Note feel free to visit my site: http://poptoppaladin.com/ for HQ instructions and more individualized tutorials. There's also a gallery page and an about page talking about how my Soda Can Chain Mail came about. For reference all my weaves are original and I've only seen 1-2 styles that are close to mine on the internet, and I felt it would be better to show off my work and inspire others to make their own soda can chain mail.
This is a new subset for PopScale which differs from TabScale since that is making a scale mail with tabs, where as this is more like ScaleMail in terms of looks. I've done this like the others to leave room for future PopScale variants to be added in, but for now there's the prep, build, and a look at some initial WIP.
Tabs - A whole lot of them, see each step for Sq Ft. per weave, but note it varies from 300-800 per sq. ft.
Rings - The rings used here are (Machine Cut) Bright Aluminum Rings I purchase mine from TheRingLord most weaves you need just about as many rings as you have tabs. I'll tell you in each tutorial what each weave requires.
Pliers - Again I use the RingLord's plier set - it's cheap and for over 4 years of use they've been perfect in every way. You can use your own pliers though.
Scales - I show you how to get, prep, and punch these for use as scales
Cutters - For Captured ChainTab for reference on how to do ChainTab visit this tutorial.
Time - These are harder still than ChainTab or TabMail, and it's very easy to confuse things and have to redo work.
Step 1: Prep Work
- Now first you must acquire a can – and then remove the tab. Simply bend it back and forth – don’t throw the tab out as PopScale requires them.
- You can barely see it but what we’re aiming for is that little chad. Now of course you can get at this via cutting the can up – but the easiest way I’ve found is too make a little tool.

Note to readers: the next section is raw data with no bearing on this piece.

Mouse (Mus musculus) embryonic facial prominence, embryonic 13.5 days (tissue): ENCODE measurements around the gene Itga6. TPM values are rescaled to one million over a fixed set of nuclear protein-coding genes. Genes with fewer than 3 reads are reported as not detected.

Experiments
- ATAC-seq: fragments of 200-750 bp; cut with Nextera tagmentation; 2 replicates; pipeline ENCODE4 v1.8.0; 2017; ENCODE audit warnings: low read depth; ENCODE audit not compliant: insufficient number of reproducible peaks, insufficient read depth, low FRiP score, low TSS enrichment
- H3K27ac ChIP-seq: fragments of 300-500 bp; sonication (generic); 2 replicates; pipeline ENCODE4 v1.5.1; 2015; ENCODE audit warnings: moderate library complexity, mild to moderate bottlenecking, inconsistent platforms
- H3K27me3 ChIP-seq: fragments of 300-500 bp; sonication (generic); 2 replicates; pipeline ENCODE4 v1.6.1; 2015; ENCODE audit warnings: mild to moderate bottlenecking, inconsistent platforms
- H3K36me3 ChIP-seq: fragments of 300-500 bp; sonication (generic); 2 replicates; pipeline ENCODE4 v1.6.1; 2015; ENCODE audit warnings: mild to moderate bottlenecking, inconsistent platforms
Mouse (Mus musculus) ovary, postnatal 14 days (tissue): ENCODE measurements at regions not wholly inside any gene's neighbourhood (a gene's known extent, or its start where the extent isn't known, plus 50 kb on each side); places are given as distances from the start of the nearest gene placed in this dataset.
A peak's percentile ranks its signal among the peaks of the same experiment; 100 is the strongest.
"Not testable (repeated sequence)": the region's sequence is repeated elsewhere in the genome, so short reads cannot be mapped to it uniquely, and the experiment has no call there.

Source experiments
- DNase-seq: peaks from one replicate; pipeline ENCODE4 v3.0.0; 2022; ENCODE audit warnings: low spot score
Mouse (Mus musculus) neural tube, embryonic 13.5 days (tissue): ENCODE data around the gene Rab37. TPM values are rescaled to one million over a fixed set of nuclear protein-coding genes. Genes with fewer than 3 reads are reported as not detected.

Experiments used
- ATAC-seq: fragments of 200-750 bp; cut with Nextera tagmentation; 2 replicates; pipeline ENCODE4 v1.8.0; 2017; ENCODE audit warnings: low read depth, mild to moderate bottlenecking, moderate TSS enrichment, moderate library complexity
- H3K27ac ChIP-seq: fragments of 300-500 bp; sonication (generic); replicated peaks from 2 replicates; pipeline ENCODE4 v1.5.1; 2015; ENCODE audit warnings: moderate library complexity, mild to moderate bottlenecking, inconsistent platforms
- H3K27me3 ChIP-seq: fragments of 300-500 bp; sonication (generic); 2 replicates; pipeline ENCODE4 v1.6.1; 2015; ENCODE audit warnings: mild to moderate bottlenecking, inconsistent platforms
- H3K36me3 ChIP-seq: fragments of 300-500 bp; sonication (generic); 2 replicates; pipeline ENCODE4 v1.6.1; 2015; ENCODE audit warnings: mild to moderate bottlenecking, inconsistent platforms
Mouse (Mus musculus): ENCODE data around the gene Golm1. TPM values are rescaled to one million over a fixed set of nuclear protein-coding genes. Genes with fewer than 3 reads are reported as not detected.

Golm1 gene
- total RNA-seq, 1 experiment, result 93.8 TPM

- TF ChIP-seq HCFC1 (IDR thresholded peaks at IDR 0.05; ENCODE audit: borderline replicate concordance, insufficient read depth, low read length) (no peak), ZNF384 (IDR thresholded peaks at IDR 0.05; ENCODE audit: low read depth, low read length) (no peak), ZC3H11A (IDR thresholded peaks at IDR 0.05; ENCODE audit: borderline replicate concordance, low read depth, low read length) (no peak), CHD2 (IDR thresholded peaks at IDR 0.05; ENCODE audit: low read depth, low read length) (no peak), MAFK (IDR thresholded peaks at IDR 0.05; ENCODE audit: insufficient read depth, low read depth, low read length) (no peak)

- Thankfully it’s cheap and easy to do. Simply grab a cheap pair of metal tweezers.
- And bend it that on side bends out more, and has a sharper angle at the tip – warning this does sort of make them useless as tweezers.
- To complete your toolset for this and PopScale you need, pliers, cutters, these tweezers and a 1/8th inch hole-punch. I got mine from Michaels, but any 1/8th should be fine as the metal is rather thin. (I have a pair of long-tipped needle nose to help ‘thread’ things better.
- You then take said tweezers and go into the can as shown.
- Once inside you turn it around and move it in place towards the side of the chad.
- Then you pull up using the little bend you made until the chad clears the hole.
- Then you simply bend it back and forth.
- And finally we have the piece we need – be aware you will need LOTS of these.
- As a note be aware that not all tops are the same, and they can vary in size by brand.
- As you may noticed on end of the scale where you bent it off isn’t flat (and may have extra material) – simply bend it flat with some pliers and if there’s extraneous material cut it off.
- Then using your hole punch place a hole at a little beyond where the metal pops out.
- And another hole level with the first but a few millimeters from the edge.